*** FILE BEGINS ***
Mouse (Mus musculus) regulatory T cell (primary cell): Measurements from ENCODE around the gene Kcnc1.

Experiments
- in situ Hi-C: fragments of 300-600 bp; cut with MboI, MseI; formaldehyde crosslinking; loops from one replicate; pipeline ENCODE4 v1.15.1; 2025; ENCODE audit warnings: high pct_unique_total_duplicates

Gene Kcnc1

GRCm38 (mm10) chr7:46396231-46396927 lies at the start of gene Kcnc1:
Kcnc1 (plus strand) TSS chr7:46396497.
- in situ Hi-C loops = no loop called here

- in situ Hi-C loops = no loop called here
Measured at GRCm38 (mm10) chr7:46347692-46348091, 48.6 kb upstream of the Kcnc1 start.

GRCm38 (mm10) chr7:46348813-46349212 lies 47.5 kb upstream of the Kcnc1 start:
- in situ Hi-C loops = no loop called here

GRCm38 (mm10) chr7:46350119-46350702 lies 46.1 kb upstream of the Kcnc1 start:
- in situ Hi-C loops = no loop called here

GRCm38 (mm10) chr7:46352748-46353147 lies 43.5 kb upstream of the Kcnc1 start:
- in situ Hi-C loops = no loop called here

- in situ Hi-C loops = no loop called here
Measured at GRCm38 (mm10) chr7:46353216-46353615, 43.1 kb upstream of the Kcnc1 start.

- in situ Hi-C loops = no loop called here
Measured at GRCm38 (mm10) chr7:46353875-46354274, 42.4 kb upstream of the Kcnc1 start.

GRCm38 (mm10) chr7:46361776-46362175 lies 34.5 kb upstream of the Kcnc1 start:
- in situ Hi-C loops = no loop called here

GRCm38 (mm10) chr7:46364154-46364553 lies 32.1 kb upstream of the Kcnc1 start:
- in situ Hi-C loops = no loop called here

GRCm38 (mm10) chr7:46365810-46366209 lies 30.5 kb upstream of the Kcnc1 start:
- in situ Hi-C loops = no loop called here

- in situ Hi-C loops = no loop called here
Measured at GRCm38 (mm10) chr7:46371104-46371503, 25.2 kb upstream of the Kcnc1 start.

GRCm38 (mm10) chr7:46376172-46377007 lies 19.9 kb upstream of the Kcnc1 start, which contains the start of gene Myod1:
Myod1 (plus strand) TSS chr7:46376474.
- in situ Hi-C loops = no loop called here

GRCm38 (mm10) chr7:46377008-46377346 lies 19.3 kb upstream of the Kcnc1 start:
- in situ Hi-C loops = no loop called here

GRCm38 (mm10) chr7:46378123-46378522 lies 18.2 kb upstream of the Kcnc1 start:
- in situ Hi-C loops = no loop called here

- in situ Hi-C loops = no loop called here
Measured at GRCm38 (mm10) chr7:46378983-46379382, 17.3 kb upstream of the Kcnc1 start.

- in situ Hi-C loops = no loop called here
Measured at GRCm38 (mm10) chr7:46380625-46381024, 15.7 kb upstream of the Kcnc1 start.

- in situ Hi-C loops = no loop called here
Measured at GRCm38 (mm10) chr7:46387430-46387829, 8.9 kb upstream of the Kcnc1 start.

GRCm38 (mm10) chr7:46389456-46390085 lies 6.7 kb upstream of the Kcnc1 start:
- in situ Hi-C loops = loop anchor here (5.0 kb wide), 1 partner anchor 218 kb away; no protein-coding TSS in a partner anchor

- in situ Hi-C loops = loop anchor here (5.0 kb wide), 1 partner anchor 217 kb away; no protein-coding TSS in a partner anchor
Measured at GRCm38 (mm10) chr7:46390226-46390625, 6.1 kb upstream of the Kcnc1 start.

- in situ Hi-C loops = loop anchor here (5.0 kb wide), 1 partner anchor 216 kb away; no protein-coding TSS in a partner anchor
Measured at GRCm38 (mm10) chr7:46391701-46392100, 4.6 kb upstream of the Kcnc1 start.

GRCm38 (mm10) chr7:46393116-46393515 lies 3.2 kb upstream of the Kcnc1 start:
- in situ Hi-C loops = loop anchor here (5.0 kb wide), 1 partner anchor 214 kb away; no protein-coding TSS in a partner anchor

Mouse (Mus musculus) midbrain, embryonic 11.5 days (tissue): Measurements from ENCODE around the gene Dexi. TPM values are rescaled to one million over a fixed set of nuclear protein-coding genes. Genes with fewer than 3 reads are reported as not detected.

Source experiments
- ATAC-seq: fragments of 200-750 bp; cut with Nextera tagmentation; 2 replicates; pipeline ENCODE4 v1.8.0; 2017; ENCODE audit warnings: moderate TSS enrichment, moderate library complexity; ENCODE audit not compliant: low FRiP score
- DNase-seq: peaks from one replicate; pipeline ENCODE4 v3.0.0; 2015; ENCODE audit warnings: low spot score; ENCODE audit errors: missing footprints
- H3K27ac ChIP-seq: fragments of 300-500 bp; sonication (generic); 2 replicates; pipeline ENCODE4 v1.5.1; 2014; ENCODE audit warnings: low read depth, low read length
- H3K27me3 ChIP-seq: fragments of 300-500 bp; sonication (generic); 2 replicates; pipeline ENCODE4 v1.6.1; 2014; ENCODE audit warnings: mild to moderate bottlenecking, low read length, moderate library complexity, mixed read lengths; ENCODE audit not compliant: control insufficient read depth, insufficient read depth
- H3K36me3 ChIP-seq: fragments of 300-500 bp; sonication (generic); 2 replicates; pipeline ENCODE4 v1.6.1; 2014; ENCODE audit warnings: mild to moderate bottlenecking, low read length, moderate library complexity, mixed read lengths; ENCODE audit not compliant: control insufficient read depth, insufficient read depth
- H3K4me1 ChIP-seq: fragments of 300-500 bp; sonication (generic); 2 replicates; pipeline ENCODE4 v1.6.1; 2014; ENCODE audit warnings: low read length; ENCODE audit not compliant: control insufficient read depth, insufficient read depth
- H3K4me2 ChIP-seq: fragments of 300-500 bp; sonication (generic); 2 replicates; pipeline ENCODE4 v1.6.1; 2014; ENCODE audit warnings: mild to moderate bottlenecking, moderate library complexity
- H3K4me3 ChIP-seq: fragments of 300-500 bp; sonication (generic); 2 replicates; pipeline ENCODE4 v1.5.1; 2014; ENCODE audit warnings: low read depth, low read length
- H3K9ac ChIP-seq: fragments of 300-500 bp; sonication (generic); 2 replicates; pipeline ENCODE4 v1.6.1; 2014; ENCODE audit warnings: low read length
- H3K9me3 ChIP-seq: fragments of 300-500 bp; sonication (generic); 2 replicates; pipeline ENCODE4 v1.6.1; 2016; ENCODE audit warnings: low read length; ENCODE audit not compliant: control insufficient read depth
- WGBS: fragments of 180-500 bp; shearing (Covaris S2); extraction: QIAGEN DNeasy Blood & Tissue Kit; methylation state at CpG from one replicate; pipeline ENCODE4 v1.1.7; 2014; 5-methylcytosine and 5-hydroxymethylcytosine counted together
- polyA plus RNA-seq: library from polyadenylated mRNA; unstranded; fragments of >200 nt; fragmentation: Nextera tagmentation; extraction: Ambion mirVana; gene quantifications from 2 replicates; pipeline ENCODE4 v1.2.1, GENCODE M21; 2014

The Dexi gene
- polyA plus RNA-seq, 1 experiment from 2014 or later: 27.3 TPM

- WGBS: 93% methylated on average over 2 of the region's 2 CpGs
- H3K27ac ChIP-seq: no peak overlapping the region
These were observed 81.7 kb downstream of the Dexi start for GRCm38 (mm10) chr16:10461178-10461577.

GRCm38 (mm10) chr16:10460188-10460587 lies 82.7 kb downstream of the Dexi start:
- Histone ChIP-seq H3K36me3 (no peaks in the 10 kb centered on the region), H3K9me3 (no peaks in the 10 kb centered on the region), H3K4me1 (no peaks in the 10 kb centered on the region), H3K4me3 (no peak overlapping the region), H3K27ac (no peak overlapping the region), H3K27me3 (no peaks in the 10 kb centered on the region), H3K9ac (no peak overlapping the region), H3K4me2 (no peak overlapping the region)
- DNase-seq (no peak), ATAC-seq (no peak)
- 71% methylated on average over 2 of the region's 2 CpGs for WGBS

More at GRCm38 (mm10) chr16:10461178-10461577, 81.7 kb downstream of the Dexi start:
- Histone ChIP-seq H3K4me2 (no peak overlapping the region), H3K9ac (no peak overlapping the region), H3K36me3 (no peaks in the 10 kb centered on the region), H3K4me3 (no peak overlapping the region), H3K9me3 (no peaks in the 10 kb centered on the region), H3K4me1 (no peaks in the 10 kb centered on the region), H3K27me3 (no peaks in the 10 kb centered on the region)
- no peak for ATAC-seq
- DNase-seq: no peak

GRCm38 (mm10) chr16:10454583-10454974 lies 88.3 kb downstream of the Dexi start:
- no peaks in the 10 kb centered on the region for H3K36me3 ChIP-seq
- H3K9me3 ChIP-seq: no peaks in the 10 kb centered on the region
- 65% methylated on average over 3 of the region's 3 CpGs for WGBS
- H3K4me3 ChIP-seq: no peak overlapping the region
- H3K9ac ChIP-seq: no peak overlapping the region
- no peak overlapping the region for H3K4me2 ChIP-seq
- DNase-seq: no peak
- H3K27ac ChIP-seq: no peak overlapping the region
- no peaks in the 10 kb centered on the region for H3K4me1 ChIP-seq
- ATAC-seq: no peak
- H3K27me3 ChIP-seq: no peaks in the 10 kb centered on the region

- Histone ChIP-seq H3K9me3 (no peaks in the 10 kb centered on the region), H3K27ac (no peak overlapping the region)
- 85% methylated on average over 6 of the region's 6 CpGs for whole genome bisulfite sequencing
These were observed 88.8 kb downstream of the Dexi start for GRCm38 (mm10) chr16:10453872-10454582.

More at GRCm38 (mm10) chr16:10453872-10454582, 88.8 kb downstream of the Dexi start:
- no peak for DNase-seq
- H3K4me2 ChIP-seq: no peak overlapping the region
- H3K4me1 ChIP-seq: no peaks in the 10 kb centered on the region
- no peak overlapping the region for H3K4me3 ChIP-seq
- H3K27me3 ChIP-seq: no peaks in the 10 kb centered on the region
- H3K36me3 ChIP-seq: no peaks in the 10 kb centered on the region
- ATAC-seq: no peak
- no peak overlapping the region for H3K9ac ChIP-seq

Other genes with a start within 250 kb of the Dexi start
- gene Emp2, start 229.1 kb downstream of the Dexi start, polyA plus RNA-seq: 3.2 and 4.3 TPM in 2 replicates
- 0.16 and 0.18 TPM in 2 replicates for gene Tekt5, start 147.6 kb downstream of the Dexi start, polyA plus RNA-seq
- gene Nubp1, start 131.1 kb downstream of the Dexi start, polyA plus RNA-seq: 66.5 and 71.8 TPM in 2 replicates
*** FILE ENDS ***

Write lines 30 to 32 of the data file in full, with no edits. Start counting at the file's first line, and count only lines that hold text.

- in situ Hi-C loops = no loop called here

GRCm38 (mm10) chr7:46377008-46377346 lies 19.3 kb upstream of the Kcnc1 start:
- in situ Hi-C loops = no loop called here